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2014 heralds Sales Tax for Amazon Shoppers in a troika of US States


Amazon agreed to begin collecting sales tax in three states in the business year of 2014, bringing the headcount order to 19, the states, in which it automatically adds tax to purchases. Those 19 states have a combined population of roughly 180 million, more than half of U.S. residents.

In the three latest additions, the levies are expected to generate more than $50 million a year collectively, according to state officials.

Amazon has agreed to collect sales tax in a growing number of states as it goes on to expand its warehouse network. Until recently, Amazon had been fighting fiercely not to collect sales tax in most of the states – which it considers a key advantage over brick-and-mortar retailers. Court decisions generally allow only states in which a retailer maintains a physical presence to require the retailers to collect sales tax.


Amazon from its quarter has agreed to build two new warehouses in Tennessee. In the other states, it agreed to collect sales tax beginning Jan. 1 to resolve long-running disputes with state officials.

Amazon suffered a setback in December when the U.S. Supreme Court declined to hear its appeal of rulings regarding sales-tax collection in New York State. New York had required Amazon to collect the tax because it has affiliates – firms that send online traffic to Amazon in exchange for a fee – in the state.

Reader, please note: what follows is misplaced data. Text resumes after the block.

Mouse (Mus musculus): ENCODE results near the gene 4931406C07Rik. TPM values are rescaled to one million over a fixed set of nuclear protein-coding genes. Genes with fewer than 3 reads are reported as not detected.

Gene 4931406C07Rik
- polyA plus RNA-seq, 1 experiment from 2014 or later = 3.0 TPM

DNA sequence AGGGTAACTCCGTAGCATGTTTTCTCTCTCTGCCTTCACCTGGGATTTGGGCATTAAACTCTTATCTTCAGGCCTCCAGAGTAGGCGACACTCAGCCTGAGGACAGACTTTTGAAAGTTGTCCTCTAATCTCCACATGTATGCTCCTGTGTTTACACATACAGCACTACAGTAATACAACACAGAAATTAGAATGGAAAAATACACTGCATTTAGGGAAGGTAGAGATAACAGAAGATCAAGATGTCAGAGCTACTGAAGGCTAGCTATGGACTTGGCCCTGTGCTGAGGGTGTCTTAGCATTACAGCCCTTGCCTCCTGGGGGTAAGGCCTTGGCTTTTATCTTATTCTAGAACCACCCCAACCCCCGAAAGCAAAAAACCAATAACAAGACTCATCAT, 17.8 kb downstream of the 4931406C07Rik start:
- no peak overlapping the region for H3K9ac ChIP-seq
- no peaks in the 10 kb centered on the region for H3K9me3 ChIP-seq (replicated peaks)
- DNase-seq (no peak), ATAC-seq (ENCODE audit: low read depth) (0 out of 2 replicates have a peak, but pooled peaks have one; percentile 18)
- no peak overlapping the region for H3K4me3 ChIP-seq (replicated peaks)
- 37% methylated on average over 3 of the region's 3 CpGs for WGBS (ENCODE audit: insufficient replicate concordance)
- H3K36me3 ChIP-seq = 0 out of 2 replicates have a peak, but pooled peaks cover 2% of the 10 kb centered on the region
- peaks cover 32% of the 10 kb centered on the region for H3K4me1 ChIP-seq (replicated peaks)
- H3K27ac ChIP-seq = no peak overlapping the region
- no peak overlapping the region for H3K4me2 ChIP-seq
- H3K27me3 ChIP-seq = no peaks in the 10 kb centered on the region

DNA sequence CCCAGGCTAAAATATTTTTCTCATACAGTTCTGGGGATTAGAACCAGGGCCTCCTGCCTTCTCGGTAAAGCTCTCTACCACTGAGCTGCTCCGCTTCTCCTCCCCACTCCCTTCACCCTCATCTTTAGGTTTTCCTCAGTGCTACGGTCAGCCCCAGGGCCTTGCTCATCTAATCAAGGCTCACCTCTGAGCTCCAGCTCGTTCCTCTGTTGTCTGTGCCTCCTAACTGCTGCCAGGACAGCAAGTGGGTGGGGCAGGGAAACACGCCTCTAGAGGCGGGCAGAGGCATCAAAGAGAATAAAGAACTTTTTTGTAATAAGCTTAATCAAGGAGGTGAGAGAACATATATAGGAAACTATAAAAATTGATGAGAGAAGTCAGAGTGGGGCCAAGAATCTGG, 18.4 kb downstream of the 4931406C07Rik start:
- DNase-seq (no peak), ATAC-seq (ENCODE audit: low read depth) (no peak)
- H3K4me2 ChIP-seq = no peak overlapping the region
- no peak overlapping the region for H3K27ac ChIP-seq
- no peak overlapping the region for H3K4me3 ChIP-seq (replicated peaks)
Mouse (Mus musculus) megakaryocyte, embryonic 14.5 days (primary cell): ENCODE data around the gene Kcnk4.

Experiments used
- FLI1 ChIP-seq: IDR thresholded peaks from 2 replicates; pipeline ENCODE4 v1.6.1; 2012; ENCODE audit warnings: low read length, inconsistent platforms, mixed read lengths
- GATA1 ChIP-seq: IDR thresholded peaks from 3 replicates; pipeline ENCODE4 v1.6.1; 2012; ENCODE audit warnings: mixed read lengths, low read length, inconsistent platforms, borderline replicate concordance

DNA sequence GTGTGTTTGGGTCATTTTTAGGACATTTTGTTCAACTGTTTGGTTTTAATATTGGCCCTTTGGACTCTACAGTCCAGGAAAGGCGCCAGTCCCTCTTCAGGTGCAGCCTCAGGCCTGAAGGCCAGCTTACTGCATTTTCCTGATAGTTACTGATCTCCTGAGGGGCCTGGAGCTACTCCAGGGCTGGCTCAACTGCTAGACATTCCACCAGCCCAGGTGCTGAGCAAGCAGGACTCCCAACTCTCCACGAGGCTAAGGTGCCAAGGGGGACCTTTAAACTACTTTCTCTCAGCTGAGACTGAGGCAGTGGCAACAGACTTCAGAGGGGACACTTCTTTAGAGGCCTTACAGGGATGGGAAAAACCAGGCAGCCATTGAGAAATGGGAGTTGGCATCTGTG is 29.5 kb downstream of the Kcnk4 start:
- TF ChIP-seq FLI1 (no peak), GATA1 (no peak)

The court’s move could open the door for other states in queue to require Amazon to collect tax. In some states, including Minnesota and Missouri, Amazon severed relationships with affiliates rather than collect the tax.

The roster of states in which Amazon collects tax isn’t scheduled to grow again until 2016, when the retailer will tax purchases in South Carolina.

Amazon last year reached a deal with Florida, the fourth-largest state, to bring as many as 3,000 jobs as part of a $300 million investment in warehouses and other infrastructure between now and 2016, when it would presumably subject customers to automatic sales tax collection. Amazon hasn’t notified exactly when that would take effect for Florida’s 19.3 million residents.

Even as Amazon fights sales taxes in some of the states, it is supporting a bill that would apply an online sales tax nationwide. Amazon thinks that such a law would level the playing field with e-commerce rivals who don’t have affiliates. The bill meanwhile is pending in Congress.


Jawed Akhtar

A Journalist by interest and a Music Enthusiast by passion. Wedded to Mother Nature, Jawed indulges his aesthetics in travelling and reading books of varied genres. Having covered News stories for top Dailies in his formative years, that is, he is game for tryst with Technology at Techmagnifier.

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